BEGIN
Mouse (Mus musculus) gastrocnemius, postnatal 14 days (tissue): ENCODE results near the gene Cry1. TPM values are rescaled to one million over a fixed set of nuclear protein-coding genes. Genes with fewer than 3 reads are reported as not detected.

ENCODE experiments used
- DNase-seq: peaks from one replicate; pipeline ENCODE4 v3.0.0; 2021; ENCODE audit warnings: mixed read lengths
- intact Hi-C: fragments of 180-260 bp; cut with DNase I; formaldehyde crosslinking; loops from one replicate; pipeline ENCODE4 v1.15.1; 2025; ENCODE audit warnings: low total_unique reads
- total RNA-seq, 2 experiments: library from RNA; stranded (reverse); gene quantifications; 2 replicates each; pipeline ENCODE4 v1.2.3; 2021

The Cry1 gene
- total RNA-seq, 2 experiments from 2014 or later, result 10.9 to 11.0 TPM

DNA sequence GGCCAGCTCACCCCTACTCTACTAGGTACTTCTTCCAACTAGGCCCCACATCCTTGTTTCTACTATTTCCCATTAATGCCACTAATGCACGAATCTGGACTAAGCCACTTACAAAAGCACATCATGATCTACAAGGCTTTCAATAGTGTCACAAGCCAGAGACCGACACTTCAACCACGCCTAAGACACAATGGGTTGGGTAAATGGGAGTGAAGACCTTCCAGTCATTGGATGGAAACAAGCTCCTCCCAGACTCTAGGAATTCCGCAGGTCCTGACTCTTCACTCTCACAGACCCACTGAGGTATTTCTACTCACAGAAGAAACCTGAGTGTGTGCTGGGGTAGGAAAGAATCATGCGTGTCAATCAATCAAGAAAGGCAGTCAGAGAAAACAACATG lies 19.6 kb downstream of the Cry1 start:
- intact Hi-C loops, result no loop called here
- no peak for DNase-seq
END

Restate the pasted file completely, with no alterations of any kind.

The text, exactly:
Mouse (Mus musculus) gastrocnemius, postnatal 14 days (tissue): ENCODE results near the gene Cry1. TPM values are rescaled to one million over a fixed set of nuclear protein-coding genes. Genes with fewer than 3 reads are reported as not detected.

ENCODE experiments used
- DNase-seq: peaks from one replicate; pipeline ENCODE4 v3.0.0; 2021; ENCODE audit warnings: mixed read lengths
- intact Hi-C: fragments of 180-260 bp; cut with DNase I; formaldehyde crosslinking; loops from one replicate; pipeline ENCODE4 v1.15.1; 2025; ENCODE audit warnings: low total_unique reads
- total RNA-seq, 2 experiments: library from RNA; stranded (reverse); gene quantifications; 2 replicates each; pipeline ENCODE4 v1.2.3; 2021

The Cry1 gene
- total RNA-seq, 2 experiments from 2014 or later, result 10.9 to 11.0 TPM

DNA sequence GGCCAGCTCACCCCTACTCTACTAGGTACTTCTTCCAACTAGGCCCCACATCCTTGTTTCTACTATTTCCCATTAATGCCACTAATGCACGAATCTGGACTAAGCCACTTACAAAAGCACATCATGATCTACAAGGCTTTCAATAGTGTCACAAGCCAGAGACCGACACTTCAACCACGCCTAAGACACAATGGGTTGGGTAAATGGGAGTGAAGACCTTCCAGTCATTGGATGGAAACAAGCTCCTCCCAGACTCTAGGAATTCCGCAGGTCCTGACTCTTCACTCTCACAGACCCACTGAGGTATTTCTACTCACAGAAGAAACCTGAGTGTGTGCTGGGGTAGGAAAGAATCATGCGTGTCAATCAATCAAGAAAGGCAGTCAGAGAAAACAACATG lies 19.6 kb downstream of the Cry1 start:
- intact Hi-C loops, result no loop called here
- no peak for DNase-seq